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Collecting rent from a tenant who won't pay

Many New York landlords have found themselves stuck in the unfavorable position of having a tenant who is behind on rent payments. Whether they are continually late in paying or are several months behind, you may question your options to enforce timely payments.

Managing rent-delinquent tenants can be one of the most challenging and unenjoyable parts of being a landlord. Tenants may pepper you with excuses or conveniently dodge your frequent attempts to collect rent. Here are four considerations to manage difficult tenants and collect rent on time:

Follow through on your late-payment policy

Your lease should contain terms for late payments. When a tenant is late on rent, assess the situation, including by checking whether this is the first time the tenant has paid rent late. Stick to your policy, whether that includes issuing a written reminder, penalizing them with a late fee or more.

Talk things out

Whether your first steps went ignored or the late payments persist, your next step should be to informally talk with the tenant. Putting a face behind the rent payment can alert your tenant to the fact that if they don’t pay rent, the responsibility falls on you. Be careful to strike the right tone from the start: be understanding and respectful, yet firm.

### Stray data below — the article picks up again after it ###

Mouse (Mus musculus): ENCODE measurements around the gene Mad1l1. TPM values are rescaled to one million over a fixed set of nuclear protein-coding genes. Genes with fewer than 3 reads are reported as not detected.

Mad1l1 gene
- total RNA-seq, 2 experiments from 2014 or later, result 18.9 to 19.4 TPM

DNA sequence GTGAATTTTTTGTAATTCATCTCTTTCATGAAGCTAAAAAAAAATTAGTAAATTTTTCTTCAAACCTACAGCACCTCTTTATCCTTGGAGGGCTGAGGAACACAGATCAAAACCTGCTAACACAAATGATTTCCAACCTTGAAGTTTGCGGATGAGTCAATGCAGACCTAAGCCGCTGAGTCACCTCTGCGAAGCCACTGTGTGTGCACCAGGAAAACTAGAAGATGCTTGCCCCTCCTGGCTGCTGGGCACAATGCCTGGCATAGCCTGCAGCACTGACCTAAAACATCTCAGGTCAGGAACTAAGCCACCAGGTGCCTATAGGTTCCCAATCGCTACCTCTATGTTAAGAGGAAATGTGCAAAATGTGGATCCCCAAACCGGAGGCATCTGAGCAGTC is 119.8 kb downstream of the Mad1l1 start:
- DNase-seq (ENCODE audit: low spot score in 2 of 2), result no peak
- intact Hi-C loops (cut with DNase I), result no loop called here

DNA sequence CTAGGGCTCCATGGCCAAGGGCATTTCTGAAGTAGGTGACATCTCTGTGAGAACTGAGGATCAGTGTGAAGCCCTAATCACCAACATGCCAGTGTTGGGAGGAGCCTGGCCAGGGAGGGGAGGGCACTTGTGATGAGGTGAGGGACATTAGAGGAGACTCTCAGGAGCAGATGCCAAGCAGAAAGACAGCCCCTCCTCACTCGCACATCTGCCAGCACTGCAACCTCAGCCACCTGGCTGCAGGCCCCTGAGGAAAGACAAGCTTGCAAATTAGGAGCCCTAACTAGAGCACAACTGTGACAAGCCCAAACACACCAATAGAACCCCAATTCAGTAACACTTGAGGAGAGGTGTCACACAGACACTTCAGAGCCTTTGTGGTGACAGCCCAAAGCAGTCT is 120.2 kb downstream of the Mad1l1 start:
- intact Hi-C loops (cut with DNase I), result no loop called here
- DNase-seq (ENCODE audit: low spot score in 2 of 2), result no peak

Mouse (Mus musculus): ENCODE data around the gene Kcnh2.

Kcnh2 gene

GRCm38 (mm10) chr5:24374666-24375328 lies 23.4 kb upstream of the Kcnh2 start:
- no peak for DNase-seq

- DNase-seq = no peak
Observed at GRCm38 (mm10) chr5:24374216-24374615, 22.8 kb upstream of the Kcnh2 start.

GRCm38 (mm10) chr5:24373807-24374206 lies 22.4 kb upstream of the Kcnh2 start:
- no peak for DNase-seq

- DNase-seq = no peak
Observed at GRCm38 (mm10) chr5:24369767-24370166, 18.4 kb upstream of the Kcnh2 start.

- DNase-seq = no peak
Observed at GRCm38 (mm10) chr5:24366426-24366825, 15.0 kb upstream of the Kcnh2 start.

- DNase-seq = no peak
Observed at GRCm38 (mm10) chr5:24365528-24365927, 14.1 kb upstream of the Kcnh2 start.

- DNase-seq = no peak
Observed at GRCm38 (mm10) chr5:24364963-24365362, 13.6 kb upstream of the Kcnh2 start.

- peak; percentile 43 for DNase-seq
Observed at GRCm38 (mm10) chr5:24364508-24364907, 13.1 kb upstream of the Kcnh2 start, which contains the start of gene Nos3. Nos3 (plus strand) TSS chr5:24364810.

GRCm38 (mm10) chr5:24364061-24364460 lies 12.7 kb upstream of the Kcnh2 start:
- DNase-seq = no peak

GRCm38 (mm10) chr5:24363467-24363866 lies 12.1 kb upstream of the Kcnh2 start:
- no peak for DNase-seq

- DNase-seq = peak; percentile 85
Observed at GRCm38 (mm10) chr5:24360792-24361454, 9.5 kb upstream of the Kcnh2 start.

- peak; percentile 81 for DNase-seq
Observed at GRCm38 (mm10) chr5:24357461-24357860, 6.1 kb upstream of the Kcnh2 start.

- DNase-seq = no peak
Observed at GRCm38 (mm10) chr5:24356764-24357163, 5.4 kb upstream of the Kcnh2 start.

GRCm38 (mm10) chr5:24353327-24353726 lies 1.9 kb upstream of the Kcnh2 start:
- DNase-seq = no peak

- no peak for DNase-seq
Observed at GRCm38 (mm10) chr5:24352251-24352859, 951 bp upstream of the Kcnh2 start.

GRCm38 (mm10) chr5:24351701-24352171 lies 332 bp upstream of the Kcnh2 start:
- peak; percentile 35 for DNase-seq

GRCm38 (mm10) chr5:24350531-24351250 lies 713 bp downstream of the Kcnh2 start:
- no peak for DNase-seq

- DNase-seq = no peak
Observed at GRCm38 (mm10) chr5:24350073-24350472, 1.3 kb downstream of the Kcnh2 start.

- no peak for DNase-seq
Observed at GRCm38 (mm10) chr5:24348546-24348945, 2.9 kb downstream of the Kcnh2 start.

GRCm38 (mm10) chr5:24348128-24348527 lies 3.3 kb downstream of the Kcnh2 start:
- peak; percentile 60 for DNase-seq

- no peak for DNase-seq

Issue a formal notice

In a last effort to collect payment, you must demand rent either orally or in written form, according to your lease. Known as a “pay or quit notice,” New York law requires you to issue this formal demand that allows the tenant at least three full days to pay the late sum. This notice also allows the tenant the opportunity to move out instead of potentially facing eviction.

Assess your options to evict the tenant

When your notice goes ignored, it’s time to evaluate your legal options. While it may seem counterintuitive, in some cases to both avoid eviction and leave the unit in good condition, you may offer the tenant payment in exchange for their vacating the premises as soon as possible.

If even this fails, you can start your case to evict the tenant as soon as the three-day period following the notice expires. Start your nonpayment of rent case in New York City Housing Court. Be prepared to show proof of your notice to the tenant, the tenant’s history of late payments and all steps taken prior to filing the eviction action.

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